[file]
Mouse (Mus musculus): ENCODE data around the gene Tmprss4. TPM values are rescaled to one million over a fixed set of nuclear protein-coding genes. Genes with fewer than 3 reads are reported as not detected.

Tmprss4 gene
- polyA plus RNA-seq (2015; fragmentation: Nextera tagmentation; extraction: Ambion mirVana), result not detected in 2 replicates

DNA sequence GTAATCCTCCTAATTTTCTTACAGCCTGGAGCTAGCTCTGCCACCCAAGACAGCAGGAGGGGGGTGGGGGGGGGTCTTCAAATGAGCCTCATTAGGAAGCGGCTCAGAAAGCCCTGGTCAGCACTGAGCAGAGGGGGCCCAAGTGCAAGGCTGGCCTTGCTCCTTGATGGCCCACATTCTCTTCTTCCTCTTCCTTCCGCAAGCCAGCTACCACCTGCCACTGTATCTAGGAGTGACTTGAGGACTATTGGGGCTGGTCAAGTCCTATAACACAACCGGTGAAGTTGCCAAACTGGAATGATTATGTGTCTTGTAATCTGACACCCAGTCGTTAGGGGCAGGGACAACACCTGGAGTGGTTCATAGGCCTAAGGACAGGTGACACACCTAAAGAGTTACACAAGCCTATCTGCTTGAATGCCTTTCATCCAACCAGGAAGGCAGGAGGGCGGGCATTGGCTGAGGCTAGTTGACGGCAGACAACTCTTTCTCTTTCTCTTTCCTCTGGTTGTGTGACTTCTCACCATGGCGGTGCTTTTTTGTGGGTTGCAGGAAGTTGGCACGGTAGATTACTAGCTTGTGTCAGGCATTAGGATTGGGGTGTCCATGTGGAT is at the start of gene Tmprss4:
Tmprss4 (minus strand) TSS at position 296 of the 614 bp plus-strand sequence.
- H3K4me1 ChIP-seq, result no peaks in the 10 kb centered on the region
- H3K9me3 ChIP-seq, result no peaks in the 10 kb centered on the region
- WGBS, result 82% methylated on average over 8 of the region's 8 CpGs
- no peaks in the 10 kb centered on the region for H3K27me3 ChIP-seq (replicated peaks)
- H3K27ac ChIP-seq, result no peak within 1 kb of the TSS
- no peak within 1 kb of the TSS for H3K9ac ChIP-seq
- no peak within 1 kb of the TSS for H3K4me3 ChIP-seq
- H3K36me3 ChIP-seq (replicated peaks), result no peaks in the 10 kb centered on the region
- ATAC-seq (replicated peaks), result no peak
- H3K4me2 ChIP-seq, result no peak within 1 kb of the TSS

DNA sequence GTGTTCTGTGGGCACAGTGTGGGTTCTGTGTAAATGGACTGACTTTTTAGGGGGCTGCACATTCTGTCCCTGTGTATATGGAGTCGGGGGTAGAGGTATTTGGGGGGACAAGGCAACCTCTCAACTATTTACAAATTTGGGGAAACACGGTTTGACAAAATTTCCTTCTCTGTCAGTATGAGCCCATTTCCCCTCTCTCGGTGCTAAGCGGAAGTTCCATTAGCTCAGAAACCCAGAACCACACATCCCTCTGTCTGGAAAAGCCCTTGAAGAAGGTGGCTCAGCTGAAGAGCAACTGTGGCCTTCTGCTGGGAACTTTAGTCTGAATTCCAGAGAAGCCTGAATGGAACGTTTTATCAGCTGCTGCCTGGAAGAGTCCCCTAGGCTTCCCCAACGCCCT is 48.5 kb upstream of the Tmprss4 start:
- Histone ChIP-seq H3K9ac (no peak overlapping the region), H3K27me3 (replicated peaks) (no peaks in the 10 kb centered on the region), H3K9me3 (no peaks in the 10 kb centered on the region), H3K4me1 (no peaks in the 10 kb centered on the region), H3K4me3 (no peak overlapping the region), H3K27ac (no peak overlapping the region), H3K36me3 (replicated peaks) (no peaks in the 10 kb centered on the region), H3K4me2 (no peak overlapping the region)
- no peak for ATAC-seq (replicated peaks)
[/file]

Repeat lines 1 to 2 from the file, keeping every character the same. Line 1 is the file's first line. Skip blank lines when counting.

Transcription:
Mouse (Mus musculus): ENCODE data around the gene Tmprss4. TPM values are rescaled to one million over a fixed set of nuclear protein-coding genes. Genes with fewer than 3 reads are reported as not detected.

Tmprss4 gene